When I Accepted My Anxiety Wouldn’t Have a ‘Quick Fix’
For most of high school, nausea was my MO. My days were punctuated by finding silent and creative ways to burp, declining food at friends’ houses, chugging ginger ale before exams and, unfortunately, vomiting on or around anyone who took me on a date.
In college, I resigned to eating frozen meals alone in my room as I developed a conspiracy theory about how the dining halls were trying to poison me. I spent weeks feeling too nauseous to eat anything other than a plain bagel and a banana, and I once met with an on-campus nutritionist who said I looked “fine,” which, as that memory aged, turned into her saying, “You look fiiiiiiiine” and winking a little bit, so I stopped worrying about my diet.
This whole thing climaxed during my senior year, when I went three weeks without eating a full meal. One night, a gust of wind knocked me over and I was so weak that a campus safety officer had to pull me out of a snowbank and give me the rest of his Gatorade in order to wake me up. An EMT then wrapped me in a space blanket and told me I had “frost nip,” which is a scary ailment, but you have to admit it sounds way sexier than you thought it would.
After this incident, I resolved to finally fix my stomach issues, and spent spring break doing every test I could: a celiac disease test, an endoscopy, an esophageal and upwards of 50 individual food allergy tests, but they all came back negative.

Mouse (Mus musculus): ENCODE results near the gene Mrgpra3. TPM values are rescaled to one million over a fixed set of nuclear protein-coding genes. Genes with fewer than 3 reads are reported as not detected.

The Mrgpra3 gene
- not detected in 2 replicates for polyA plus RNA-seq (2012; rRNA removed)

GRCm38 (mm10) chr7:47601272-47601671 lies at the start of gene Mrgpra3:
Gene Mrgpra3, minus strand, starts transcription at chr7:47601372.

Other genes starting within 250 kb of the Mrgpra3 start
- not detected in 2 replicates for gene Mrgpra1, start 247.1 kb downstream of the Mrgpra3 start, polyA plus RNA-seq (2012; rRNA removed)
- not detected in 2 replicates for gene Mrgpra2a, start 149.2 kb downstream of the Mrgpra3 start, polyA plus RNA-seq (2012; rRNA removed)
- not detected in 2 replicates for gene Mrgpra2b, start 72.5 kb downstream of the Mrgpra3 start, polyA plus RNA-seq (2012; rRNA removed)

In my final consulting session with a gastroenterologist, I read off a new batch of diseases I had found on the Internet, going down the list one by one as I waited to see which one he thought I had. I felt like I was 5 years old and asking Santa for presents, except this was a doctor and instead of a Barbie Dream House, I was gunning for a full colonic, and maybe a biopsy or two if I was extra good.
After a few minutes, my doctor suggested that my stomach issues could simply be a result of anxiety. He added that there’s more serotonin in the belly than in the brain, and asked if I’d consider speaking with a therapist of some kind to see if it made a difference.
The result was a resounding “no” on my end, because anxiety and mental health in general don’t seem to have quick fixes. They don’t illicit the same sympathy, and sometimes aren’t perceived as “legitimate.” When I thought I was gluten-intolerant, I blamed all my issues on a disorder that made people a) feel bad for me and b) believe I was following a doctor’s orders when I ate an entire block of cheese for dinner. Similarly, when I decided I was allergic to hard alcohol, it meant I could excuse myself from parties and crowded rooms and blame it on the beverage selections and not my lack of social skills.
But the truth is I have anxiety every once in a while, which means sometimes I can’t eat. Even if I’m hungry, even if I have no “logical” reason to be anything other than perfectly content. I wish I could say I was allergic to crowded bars or “meet the parent” dinner, or that I had an intolerance to hearing people humble-brag about their careers or a hypersensitivity to writing cover letters, but unfortunately, that’s not how we talk about mental health these days. Instead, we use vague terms and phrases that illicit an unsavory mix of sympathy and confusion from those around us, perpetuating the myth that mental health issues are an obscure type of witchcraft like telekinesis or PMS.
I’ve since begun to confront my anxiety. I pull myself out of social situations I find overwhelming, and despite how much I enjoyed college, graduating has made me so much less anxious than I’ve ever been. For now, I’ll admit I’d much rather have a doctor perform a full inspection on my butthole than ask me about my childhood. Go figure. I’ll go eventually, though the thought of it still makes me nervous. But I’m working on it.
Follow this journey on Not Killin’ It.
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